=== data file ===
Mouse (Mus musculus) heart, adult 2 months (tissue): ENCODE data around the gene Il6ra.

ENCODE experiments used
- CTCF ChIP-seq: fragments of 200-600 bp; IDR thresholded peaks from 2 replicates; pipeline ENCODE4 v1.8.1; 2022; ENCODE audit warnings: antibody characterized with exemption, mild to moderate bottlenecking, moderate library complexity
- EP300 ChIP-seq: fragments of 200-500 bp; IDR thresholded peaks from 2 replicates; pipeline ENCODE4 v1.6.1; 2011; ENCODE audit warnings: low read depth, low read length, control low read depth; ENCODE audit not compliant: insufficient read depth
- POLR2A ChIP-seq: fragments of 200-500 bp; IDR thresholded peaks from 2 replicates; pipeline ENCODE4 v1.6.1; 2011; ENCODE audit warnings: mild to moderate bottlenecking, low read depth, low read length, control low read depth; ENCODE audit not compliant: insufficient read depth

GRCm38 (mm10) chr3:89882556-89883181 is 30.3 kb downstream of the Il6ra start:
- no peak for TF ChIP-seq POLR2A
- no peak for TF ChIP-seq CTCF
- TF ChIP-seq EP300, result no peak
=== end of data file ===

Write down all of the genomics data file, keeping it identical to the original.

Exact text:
Mouse (Mus musculus) heart, adult 2 months (tissue): ENCODE data around the gene Il6ra.

ENCODE experiments used
- CTCF ChIP-seq: fragments of 200-600 bp; IDR thresholded peaks from 2 replicates; pipeline ENCODE4 v1.8.1; 2022; ENCODE audit warnings: antibody characterized with exemption, mild to moderate bottlenecking, moderate library complexity
- EP300 ChIP-seq: fragments of 200-500 bp; IDR thresholded peaks from 2 replicates; pipeline ENCODE4 v1.6.1; 2011; ENCODE audit warnings: low read depth, low read length, control low read depth; ENCODE audit not compliant: insufficient read depth
- POLR2A ChIP-seq: fragments of 200-500 bp; IDR thresholded peaks from 2 replicates; pipeline ENCODE4 v1.6.1; 2011; ENCODE audit warnings: mild to moderate bottlenecking, low read depth, low read length, control low read depth; ENCODE audit not compliant: insufficient read depth

GRCm38 (mm10) chr3:89882556-89883181 is 30.3 kb downstream of the Il6ra start:
- no peak for TF ChIP-seq POLR2A
- no peak for TF ChIP-seq CTCF
- TF ChIP-seq EP300, result no peak